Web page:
Sunday 21 January 2018

Oxford University reveals sample admissions interview questions

Oxford University has released its annual sample of admissions questions
Oxford University has released its annual sample of admissions questions

Should there be a cap on bankers' bonuses? And can archaeology prove or disprove the Bible?

These are the types of topics that would-be Oxford students could find themselves pondering at an interview to study at the famous university.

The institution has released its annual sample of questions as part of a continuing bid to demystify its admissions process, with Oxford's director of admissions Samina Khan stating that the interviews are mainly an "academic conversation" relating to the course the student has applied for.

Among this year's offerings - published just days before the deadline for students to submit an application to begin their studies next autumn - is a conundrum for would-be economics and management students on whether bankers deserve their pay and whether the government should take any action to limit how much they receive.

Interviewer Brian Bell of Lady Margaret Hall said: " A simple answer might be that since banks are generally private firms and workers are free to work where they wish, then the pay they receive is just the outcome of a competitive labour market.

"In this story, bankers earn a lot because they are very skilled and have rare talents. It is hard to see a reason for government intervention in this case - though on equity grounds one may want to have a progressive income tax system that redistributes some of this income.

"A good candidate would wonder why it is that seemingly equivalently talented people can get paid so much more in banking than in other occupations. Do we really believe that bankers are so much better than other workers in terms of skill?

"An alternative story is that the banking industry is not competitive and generates profits above what a competitive market would produce. This would then allow workers in that industry to share some of those profits and so earn much more. In this case, there is a role for government intervention - making the market more competitive.

"The key point about this question is trying to get candidates to think about the economics of pay rather than just whether they think it is fair or not."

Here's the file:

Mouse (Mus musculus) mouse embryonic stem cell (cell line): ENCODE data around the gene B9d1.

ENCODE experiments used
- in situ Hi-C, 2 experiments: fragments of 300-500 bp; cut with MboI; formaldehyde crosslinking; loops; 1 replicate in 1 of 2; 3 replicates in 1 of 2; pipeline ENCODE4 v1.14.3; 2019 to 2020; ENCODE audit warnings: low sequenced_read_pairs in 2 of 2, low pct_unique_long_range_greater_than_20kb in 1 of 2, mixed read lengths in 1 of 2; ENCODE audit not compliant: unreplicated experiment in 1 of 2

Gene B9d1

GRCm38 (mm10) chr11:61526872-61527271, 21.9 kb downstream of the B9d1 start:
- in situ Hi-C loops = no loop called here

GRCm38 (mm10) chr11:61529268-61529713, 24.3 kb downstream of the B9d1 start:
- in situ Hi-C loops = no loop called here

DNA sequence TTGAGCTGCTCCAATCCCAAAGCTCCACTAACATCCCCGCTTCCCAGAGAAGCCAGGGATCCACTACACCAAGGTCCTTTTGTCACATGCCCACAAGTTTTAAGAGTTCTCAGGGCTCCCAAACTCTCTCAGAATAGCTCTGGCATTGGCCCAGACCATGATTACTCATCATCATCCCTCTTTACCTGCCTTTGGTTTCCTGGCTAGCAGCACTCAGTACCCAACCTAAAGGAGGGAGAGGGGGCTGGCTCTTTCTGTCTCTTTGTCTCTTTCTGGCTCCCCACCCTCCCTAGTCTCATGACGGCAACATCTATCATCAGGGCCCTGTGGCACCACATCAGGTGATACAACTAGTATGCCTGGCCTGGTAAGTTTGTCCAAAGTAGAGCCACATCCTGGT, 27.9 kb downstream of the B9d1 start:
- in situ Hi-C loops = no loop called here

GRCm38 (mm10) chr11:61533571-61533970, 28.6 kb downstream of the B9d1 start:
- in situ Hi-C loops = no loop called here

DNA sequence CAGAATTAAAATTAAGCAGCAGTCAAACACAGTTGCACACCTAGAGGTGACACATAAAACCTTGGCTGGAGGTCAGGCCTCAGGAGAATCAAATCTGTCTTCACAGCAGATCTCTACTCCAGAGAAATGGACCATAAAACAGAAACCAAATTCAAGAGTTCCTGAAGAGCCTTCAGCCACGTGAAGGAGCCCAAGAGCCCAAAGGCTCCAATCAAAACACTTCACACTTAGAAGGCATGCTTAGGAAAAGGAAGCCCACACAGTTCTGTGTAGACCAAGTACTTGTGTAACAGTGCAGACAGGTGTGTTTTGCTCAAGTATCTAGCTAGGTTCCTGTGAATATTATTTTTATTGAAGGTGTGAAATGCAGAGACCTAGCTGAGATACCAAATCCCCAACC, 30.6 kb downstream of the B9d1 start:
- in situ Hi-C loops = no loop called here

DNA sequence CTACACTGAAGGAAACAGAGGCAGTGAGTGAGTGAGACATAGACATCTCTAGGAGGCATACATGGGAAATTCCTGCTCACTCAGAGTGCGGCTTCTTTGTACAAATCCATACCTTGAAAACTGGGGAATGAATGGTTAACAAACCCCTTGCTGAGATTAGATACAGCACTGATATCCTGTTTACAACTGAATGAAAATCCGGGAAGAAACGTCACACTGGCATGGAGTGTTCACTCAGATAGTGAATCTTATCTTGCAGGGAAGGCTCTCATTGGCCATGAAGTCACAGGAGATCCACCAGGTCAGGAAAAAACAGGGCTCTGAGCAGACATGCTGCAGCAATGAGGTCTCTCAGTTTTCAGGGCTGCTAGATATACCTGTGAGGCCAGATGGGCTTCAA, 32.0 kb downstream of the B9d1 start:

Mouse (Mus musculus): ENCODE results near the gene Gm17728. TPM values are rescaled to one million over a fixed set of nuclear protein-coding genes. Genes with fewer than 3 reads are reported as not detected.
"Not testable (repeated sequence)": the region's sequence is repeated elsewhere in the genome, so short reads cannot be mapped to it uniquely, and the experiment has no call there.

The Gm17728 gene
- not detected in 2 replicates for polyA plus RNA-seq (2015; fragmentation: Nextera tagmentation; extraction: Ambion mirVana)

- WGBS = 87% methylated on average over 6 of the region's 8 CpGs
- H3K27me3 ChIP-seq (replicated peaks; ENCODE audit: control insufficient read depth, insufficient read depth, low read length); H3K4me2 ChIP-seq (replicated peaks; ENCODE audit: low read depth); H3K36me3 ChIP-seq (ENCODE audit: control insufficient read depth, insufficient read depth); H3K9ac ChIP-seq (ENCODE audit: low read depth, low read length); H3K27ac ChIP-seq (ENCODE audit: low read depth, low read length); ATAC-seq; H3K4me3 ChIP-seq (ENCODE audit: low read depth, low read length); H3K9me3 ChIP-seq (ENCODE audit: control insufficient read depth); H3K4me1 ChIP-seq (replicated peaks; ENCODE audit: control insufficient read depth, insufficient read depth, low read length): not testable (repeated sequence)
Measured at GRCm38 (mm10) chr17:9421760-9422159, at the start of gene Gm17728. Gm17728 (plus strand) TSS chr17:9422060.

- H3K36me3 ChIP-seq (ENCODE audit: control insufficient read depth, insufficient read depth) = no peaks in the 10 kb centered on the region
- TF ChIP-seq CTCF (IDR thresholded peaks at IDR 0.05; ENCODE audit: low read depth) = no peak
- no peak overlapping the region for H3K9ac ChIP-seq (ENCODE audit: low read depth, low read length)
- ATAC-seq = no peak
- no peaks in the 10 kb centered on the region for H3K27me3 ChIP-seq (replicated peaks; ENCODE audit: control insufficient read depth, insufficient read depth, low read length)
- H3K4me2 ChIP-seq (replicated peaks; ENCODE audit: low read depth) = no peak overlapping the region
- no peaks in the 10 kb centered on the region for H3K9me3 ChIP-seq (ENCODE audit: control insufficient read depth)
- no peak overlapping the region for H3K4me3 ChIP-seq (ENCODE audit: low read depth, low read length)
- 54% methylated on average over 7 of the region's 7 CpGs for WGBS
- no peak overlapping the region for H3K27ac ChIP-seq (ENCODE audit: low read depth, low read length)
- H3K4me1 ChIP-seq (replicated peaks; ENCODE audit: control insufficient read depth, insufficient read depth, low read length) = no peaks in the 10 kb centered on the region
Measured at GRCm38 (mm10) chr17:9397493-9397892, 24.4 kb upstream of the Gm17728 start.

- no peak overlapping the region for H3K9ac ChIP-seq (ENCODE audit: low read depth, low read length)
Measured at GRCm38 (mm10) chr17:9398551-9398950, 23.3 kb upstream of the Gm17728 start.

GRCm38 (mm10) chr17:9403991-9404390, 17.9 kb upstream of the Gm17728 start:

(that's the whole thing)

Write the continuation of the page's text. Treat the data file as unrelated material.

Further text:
Alison Salveson of Mansfield College said she may ask someone applying for Oriental Studies whether they think archaeology can prove or disprove the Bible.

"For this particular question I would be looking for an answer that showed the candidate could appreciate that the Bible was a collection of documents written and transmitted over several centuries, and containing important traditions that have a bearing on history, but that academic study of the Bible means that it has to be examined carefully to see when and where these traditions had come from and for what purpose they had been written," she said.

Potential biomedical science candidates could be asked about the link between sugar in the urine and diabetes.

"This question builds on general knowledge and material studied at school in biology and chemistry to assess how students approach a clinically-relevant problem, according to Robert Wilkins of St Edmund Hall.

"It's commonly known that diabetes is associated with sugar (glucose) in the urine; this question asks students to think about why this occurs.

"Students usually have learnt that the kidneys filter blood to remove waste products, such as urea, that must be eliminated from the body but many other useful substances which must not be lost - including glucose - are also filtered.

"Given that glucose is not normally found in the urine, students are asked to speculate as to how it can all be recovered as the urine passes through the kidney's tubules."

And future experimental psychologists could be find themselves asked what number they would choose between 0 and 100 if asked to take part in a game in which 100 people put £1 into a prize pot with the winnings going to the individual whose number is closest to two thirds of the average of all the numbers picked.

Nick Yeung, of University College, who posed the brainteaser said: "I like this as a question for experimental psychology because answering it brings in a range of skills relevant to the subject. Partly it involves numerical and analytical skills: the question implies that the answer will be 2/3 of some other number, but which one?"

He added: " The question also has a psychological angle in thinking about reasons for people's behaviour and choices: Will everyone put in the same effort? Will everyone be motivated to win?"

Dr Khan said: " Interviews are not about reciting what you already know - they are designed to give candidates a chance to show their real ability and potential, which means candidates will be encouraged to use their knowledge and apply their thinking to new problems in ways that will both challenge them and allow them to shine.

"They are an academic conversation in a subject area between tutors and candidate, similar to the undergraduate tutorials which current Oxford students attend every week."

Press Association

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